Maybe all writers need to believe enough to take that leap. Maybe that’s why every time, every story I think I got nothing.. until I start. I keep hoping it’ll get easier to trust I will always be able to unearth something, but thus far.. And sometimes I think that is the true lure of the plan. Writing is hard. Planning is naming spaceships and thinking about how much I really love my eccentric new android – he’s got a thing for cockroaches, so cute! – planning can very easily fall into procrastination. No matter how much stuff you accumulate the only thing that’s truly tangible is the writing. Until then you’re still in the before, facing a blank page.

I promised myself this wouldn’t turn into a plea to pants and its worth reminding myself that I love Harry Potter and never really liked King. And who can ever remember how his stories end?

As I said it’s a matter of listening to your bones. In my first ever drafts I got consumed with research to the point it was crippling and it distracted me from what I really wanted to write, what I believe is my strength: character dynamics. Likewise when you consider Tolkien it’s that world which has blueprinted an entire genre, the history, languages, geography and breath-taking scope that works. How much of this lies in planning and plotting? Martin is six books and thousands of words in and does anyone feel closer to a resolution? He, like King, has always struck me as a man who is exploring the nature of the darkness within us.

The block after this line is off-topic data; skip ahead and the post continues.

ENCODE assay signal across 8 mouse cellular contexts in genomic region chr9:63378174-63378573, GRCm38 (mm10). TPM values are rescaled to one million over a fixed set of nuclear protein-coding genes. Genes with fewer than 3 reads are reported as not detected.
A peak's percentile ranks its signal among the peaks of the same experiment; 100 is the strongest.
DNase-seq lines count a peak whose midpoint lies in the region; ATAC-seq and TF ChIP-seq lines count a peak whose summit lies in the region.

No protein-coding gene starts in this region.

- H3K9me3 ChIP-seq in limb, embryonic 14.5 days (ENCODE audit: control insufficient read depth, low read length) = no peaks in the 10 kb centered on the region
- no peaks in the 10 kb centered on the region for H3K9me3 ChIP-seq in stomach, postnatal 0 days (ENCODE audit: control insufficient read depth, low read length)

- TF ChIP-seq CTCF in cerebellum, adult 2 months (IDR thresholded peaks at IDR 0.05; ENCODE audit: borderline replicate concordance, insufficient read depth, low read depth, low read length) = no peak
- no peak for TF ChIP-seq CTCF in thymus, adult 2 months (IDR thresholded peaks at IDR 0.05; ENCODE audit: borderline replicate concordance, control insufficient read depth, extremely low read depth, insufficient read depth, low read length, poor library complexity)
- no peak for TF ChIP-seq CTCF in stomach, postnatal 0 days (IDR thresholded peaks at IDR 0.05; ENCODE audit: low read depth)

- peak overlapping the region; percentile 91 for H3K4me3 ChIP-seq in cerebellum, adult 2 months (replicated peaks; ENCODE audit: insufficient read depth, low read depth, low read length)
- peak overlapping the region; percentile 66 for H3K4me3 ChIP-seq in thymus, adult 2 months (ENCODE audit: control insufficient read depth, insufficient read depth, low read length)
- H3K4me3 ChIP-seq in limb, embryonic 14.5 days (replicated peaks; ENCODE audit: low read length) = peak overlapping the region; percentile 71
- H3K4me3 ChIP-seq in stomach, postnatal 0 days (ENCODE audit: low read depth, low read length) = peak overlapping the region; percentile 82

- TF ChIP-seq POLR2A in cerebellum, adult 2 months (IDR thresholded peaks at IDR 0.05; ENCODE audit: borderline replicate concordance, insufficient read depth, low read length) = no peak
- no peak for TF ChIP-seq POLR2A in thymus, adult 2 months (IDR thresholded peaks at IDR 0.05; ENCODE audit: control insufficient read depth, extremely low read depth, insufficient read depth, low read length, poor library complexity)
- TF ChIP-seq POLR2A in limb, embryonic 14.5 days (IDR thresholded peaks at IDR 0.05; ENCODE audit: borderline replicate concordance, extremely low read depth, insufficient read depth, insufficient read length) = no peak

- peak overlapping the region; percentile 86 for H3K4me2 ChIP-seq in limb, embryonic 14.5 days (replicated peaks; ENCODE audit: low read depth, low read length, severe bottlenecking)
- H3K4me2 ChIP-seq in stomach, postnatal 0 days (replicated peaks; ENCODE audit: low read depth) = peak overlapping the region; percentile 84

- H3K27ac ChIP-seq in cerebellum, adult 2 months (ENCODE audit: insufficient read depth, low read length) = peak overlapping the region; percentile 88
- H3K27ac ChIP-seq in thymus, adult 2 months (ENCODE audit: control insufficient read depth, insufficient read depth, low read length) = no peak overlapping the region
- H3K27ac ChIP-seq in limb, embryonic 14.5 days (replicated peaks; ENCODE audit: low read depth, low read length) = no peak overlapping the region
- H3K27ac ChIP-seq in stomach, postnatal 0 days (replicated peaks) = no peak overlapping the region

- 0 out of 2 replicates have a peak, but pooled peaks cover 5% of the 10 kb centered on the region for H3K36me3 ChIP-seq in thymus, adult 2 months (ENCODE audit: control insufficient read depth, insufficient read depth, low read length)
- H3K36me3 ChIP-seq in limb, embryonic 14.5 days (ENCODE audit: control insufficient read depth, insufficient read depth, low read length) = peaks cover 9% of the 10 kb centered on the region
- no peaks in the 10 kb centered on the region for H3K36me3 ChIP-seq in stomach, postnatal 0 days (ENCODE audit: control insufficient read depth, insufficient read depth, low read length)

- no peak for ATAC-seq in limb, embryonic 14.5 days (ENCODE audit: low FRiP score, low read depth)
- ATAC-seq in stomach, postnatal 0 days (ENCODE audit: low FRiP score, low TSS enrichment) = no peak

It’s easy to read that as me condemning all plotters to the formula or action-heavy genres – which in itself isn’t a condemnation unless you’re not overly fond of reading it – but Joss Whedon, a man who puts huge emphasis on structure, can deliver larger than life personalities better than almost any screenwriter working today. He does however fall victim to trope-holes more than I suspect a man less inclined to plan would. I suspect it happens most when he is hemmed in not by his own creativity, however it comes to him, but other’s expectations.

I wrote down everything that I thought would be useful–what we hadn’t had enough of, what I thought had clicked, what we could improve–and also things that excited me about the second season. Once I had that memo out to the writers I felt like I was ready for anything. I wasn’t, but it was cute that I thought so ~ Joss Whedon

And that’s really how I’d like to leave it. The most important thing to remember when it comes time to try and figure out the best approach is to shake yourself free of any expectations, romantic notions of a real writer, wannabe’s selling you their latest four pronged, ten-horned, thrice guaranteed formula. Listen to you. There is room for every kind of writer, even bad ones. Thank god 😀